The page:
Really? I never knew that about myself….

Another Times article this morning. I mention it because I wanted to respond to some of the comments readers have left. This isn’t something I usually do – generally speaking, I just laugh and move on, but these made me think. This, in particular, from a “Jeff London”.

“So instead of making use of her Cambridge degree and doctorate by getting a productive, beneficial to society job, she does this and studies for YET ANOTHER degree? Sounds like a leecher to me.”

Well, Mr London, leaving aside the fact that you don’t (I assume) know anything about me aside from what’s in the article, and you certainly have no knowledge of my financial arrangements, this seems a bit of a stretch. Using the same lack of logic, I could just as easily say about your good self : “So, instead of doing something worthwhile with his time, like spending time with his family or doing the job he’s being paid to do while he’s surfing the internet, he goes out of his way to pass summary judgement about a woman he doesn’t know based solely on his prejudices about her preferred sporting activity. Sounds like another ignorant self-satisfied moron to me”. But I realize that this would be making an arbitrary ad-hominem accusation based on  a series of unwarranted assumptions. :-)

With that out of the way, let’s look at the real question here. Who gets to define what’s “beneficial to society”? Is it solely measured in tax paid over the course of  a lifetime? If that’s the case, then it’s true that right now I’m somewhat behind schedule, but it’s early days yet. I’m confident I can catch up.

Although, I can’t help feeling there should be more to it than that. I could have got a job straight out of university, no doubt. Would ten years working in investment banking have been more beneficial to society – in this wider sense – than what I’ve done with my time? How about working for a credit card company, figuring out better ways to make money out of people who are already in debt? Or a fast food company, contributing to the growing epidemic of obesity and heart disease?

This isn’t a criticism of people who do any of those things. I realize that I’m very lucky to have had the opportunity to do what I’ve done, to have finally found what I really want to do - and the way I feel I can best make a difference.  

Whenever I wonder about the value of what I do, I have a folder I keep with messages I’ve received from people. I’ve always been uncomfortable with the idea of being a role model. I’m far too much of a flawed human being to be putting myself on any kind of pedestal. But when there are people, from fourteen year old girls, to mothers, martial artists, former couch potatoes or stressed out professionals who take the time to write to me and mention that they’ve seen a story or a documentary or one of my fights and been inspired to take up something new, or persevere with something, or simply to believe that they can do something they didn’t before - that makes it feel worthwhile. And a big responsibility. One day, I’ll get into coaching and have the chance to work with some of these people directly. Until then – sometimes, in a world where we’re supposed to believe that happiness is about having more money, a nicer house, better car, and more stuff than the people around you, I guess inspiration can be a worthwhile currency too.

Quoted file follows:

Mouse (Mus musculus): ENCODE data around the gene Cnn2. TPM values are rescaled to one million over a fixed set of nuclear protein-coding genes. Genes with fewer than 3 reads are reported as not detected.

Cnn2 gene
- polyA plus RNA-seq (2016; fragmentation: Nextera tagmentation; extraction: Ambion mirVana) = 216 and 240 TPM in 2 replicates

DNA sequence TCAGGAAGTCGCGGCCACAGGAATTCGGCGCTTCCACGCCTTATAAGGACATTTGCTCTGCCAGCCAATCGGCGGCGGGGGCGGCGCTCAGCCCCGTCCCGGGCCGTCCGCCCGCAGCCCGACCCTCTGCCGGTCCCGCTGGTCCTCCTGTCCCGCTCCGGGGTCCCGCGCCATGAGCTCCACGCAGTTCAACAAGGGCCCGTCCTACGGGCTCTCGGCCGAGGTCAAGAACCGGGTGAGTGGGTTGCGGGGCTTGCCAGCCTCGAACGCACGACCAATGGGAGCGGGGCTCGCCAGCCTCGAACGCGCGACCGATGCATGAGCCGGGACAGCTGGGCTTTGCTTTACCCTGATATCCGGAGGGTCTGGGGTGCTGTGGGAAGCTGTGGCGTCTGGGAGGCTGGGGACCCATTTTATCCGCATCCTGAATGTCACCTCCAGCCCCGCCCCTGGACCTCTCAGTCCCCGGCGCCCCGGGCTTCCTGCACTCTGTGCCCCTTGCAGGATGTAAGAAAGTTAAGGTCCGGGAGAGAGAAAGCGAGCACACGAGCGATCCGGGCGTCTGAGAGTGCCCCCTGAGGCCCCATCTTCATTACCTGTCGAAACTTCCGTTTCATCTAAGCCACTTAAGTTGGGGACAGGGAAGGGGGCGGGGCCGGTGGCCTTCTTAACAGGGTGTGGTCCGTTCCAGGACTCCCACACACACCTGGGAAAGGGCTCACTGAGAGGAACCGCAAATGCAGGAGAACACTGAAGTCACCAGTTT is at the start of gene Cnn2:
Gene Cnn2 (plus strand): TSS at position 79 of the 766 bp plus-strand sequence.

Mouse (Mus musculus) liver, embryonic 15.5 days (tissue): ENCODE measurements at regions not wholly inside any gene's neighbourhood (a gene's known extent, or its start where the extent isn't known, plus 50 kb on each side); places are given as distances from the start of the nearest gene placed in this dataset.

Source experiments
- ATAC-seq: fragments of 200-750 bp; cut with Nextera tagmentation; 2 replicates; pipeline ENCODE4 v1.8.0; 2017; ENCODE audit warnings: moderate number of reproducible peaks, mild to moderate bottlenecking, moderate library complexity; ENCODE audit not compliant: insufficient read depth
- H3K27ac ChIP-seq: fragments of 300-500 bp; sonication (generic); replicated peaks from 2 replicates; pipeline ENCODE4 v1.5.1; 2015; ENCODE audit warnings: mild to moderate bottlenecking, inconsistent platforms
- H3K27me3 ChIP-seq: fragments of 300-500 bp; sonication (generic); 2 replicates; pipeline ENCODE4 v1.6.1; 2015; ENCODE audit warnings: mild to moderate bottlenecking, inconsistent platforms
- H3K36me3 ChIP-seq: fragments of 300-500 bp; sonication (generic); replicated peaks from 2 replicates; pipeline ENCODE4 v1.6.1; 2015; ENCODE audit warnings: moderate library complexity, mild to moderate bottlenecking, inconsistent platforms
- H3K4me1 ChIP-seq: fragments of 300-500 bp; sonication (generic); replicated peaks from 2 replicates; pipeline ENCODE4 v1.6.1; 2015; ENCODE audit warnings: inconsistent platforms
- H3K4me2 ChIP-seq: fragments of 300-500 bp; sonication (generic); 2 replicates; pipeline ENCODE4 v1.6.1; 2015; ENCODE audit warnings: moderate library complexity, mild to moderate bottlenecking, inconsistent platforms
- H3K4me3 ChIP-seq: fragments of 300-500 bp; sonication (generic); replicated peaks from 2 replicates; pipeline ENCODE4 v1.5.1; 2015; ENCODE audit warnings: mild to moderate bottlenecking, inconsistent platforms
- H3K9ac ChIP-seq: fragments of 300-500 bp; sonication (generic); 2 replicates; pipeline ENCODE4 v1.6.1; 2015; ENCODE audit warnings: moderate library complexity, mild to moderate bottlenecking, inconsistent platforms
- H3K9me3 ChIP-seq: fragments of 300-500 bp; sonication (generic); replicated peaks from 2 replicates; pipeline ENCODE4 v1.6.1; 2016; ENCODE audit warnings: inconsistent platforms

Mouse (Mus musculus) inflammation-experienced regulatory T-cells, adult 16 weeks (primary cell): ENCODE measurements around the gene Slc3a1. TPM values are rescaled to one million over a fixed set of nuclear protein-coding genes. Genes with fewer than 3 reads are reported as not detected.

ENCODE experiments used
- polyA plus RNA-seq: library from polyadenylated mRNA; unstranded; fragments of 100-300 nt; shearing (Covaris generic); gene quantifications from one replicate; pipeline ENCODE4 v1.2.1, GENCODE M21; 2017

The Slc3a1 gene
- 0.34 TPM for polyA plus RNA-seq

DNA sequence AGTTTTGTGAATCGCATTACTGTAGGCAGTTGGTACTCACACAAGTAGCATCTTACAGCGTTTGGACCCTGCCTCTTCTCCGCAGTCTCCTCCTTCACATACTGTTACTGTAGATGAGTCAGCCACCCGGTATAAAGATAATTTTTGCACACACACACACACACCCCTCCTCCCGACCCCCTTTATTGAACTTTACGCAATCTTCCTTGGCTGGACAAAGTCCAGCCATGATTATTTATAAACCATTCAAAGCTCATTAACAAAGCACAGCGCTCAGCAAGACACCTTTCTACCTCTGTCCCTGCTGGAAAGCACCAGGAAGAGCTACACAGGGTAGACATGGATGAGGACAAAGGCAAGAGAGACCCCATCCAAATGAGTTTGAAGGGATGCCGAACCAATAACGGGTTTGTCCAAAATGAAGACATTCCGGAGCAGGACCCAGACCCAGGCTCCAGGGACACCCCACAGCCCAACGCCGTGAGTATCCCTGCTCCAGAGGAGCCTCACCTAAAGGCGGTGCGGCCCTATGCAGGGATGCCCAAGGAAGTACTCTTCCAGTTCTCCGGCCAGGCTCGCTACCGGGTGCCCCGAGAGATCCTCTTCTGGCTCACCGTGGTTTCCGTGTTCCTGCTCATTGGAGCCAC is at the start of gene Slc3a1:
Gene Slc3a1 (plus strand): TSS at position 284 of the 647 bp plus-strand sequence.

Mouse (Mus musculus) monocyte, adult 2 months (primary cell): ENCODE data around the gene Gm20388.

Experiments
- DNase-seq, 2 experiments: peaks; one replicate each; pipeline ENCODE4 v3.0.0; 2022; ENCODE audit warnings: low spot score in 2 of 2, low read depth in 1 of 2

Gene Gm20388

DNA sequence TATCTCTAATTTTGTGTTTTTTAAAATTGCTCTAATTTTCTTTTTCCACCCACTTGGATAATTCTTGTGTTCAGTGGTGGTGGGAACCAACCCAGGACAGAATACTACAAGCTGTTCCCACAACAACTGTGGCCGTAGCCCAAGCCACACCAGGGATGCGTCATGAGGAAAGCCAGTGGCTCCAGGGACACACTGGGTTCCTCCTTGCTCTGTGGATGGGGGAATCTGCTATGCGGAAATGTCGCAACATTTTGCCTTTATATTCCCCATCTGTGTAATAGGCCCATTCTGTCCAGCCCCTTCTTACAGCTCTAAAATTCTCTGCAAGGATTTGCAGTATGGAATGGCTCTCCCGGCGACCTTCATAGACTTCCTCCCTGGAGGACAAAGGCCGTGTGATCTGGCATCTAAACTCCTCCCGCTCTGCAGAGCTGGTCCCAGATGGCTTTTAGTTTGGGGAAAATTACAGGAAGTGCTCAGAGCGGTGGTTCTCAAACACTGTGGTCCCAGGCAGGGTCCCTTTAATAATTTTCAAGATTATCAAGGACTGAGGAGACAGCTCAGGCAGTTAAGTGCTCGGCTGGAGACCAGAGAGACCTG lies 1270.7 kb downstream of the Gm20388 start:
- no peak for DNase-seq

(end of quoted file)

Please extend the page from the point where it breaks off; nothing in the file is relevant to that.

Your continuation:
So, if all goes to plan, I should qualify as an osteopath this summer. I do sometimes wonder what posessed me to sign up for another five year degree course. Especially this one. Every monday, I get up at 4 am, leave the house before 5 and drive 150 miles to spend 8 hours in clinic treating patients, and then drive back. If I’m lucky, I get home before 10. That’s aside from giving up every other weekend for five years. Why? Because I enjoy it. It feels meaningful. When someone who’s been in pain, maybe for months, leaves feeling better, there’s nothing in the world like it. Having the ability to do that – now, that’s got to be worth making some sacrifices for.

So, yes, I’m passionate about what I want to do with my life, and I’m not prepared to settle for a mediocre existence sat behind a computer screen or pointlessly pushing paper around. Just paying my taxes and contributing to the economy by buying more stuff I don’t need isn’t enough to convince me that I’m doing my bit for society.  Does this make me selfish?